It is wrong, therefore, to liken the function of conscience to that of speculative reason, to apply to the solution of moral and religious questions the methods of the exact sciences, to give to the latter the monopoly of all certitude, and to declare the region beyond scientific knowledge a region of nescience and blind belief. On the assumption that the knowledge and the definable are synonymous terms, the "first principles of thought" are transferred from the category of knowledge to that of belief, but the transfer is arbitrary. It is too much to suppose that we know only what we can explain. The mistake is in making a general philosophy out of a particular method of scientific explanation. This criticism applies to all systematic attempts to divide the mind into opposite hemispheres of intellect and will, to divorce faith completely from knowledge. Consciousness is one and continuous. Our distinctions should never amount to separations, nor should the "pragmatic" method now in vogue be raised to the dignity of a universal philosophy. "The soul with its powers does not form an integral whole divided, or divisible, into non-communicating compartments of intellect and will; it is a potential inter-penetrative whole". (Baillie, "Revue de Philos.", April, 1904, p. 468.) In the solidary interaction of all man's powers the contributions furnished by will and conscience increase and vivify the meagre knowledge of God we are able to acquire by reasoning.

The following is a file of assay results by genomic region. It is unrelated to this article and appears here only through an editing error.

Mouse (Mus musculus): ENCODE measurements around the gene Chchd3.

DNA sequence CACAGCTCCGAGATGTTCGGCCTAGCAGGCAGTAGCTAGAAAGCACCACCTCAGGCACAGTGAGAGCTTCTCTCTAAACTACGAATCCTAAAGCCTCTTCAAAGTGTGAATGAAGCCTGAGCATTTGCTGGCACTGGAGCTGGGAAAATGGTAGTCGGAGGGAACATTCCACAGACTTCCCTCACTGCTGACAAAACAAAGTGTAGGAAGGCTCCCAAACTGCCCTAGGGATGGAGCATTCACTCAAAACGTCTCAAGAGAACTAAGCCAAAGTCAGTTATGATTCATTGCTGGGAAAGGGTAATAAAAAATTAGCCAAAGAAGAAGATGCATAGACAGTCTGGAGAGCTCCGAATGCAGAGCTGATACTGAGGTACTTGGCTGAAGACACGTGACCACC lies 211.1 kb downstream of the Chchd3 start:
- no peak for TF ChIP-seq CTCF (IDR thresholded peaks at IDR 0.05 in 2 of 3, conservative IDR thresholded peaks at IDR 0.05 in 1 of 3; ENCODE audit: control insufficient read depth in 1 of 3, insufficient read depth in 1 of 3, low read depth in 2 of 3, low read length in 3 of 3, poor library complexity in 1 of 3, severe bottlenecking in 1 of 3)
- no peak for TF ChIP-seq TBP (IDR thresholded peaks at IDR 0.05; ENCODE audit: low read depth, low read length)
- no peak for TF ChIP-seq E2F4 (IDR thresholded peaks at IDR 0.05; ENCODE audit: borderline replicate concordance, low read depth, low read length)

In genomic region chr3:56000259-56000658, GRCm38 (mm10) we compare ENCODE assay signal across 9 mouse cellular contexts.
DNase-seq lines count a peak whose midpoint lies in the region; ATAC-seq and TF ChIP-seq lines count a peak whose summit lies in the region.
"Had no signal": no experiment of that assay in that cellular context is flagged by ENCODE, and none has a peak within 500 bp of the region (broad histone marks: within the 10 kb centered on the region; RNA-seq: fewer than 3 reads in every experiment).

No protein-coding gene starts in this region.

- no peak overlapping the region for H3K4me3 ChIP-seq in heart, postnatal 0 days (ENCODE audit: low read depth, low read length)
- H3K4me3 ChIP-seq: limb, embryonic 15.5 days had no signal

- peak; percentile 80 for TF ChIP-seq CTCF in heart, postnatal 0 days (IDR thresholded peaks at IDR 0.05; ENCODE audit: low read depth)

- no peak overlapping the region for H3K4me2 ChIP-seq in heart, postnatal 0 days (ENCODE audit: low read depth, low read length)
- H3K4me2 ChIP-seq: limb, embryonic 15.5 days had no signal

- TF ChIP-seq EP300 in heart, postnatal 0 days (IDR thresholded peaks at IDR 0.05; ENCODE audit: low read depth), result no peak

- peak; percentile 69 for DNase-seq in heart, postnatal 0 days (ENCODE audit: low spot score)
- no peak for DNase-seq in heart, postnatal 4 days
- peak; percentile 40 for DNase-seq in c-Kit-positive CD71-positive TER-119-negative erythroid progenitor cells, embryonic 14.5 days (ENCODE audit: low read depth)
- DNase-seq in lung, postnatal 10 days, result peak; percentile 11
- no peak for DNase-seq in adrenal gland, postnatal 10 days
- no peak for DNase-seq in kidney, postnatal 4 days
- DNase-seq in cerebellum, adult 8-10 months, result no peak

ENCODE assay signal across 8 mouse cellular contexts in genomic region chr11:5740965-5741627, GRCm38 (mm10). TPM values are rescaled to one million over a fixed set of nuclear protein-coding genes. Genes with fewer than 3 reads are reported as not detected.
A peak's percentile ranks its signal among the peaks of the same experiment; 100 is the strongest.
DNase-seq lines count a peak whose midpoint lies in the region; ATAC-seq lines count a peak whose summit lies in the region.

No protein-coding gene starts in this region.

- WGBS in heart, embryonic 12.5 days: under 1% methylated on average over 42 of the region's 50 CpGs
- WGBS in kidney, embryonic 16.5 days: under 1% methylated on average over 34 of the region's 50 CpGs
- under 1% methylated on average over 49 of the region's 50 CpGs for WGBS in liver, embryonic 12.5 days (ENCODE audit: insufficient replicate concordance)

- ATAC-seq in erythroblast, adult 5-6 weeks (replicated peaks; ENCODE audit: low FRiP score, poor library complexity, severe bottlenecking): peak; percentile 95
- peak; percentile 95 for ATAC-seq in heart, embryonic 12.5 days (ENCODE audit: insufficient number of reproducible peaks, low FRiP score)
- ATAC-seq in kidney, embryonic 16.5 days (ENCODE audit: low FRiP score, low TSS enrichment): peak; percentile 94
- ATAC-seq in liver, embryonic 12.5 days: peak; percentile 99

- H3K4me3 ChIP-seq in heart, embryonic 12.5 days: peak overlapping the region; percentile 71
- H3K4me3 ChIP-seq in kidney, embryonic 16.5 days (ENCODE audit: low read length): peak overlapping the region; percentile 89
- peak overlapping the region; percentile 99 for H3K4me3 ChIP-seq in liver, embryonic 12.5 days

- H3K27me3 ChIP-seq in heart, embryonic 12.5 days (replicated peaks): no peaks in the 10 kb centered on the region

VIII. Agnosticism and the Doctrine of the Church.—The Agnostic denial of the ability of human reason to know God is directly opposed to Catholic Faith. The Council of the Vatican solemnly declares that "God, the beginning and end of all, can, by the natural light of human reason, be known with certainty from the works of creation" (Const. De Fide, II, De Rev.) The intention of the Council was to reassert the historic claim of Christianity to be reasonable, and to condemn Traditionalism together with all views which denied to reason the power to know God with certainty. Religion would be deprived of all foundation in reason, the motives of credibility would become worthless, conduct would be severed from creed, and faith be blind, if the power of knowing God with rational certainty were called in question. The declaration of the Council was based primarily on scripture, not on any of the historic systems of philosophy. The Council simply defined the possibility of man's knowing God with certainty by reason apart from revelation. The possibility of knowing God was not affirmed of any historical individual in particular; the statement was limited to the power of human reason, not extended to the exercise of that power in any given instance of time or person. The definition thus took on the feature of the objective statement: Man can certainly know God by the "physical" power of reason when the latter is rightly developed, even though revelation be "morally" necessary for mankind in the bulk, when the difficulties of reaching a prompt, certain, and correct knowledge of God are taken into account. What conditions were necessary for this right development of reason, how much positive education was required to equip the mind for this task of knowing God and some of His attributes with certainty, the Council did not profess to determine. Neither did it undertake to decide whether the function of reason in this case is to derive the idea of God wholly from reflection on the data furnished by sense, or merely to bring out into explicit form, by means of such data, an idea already instinctive and innate. The former view, that of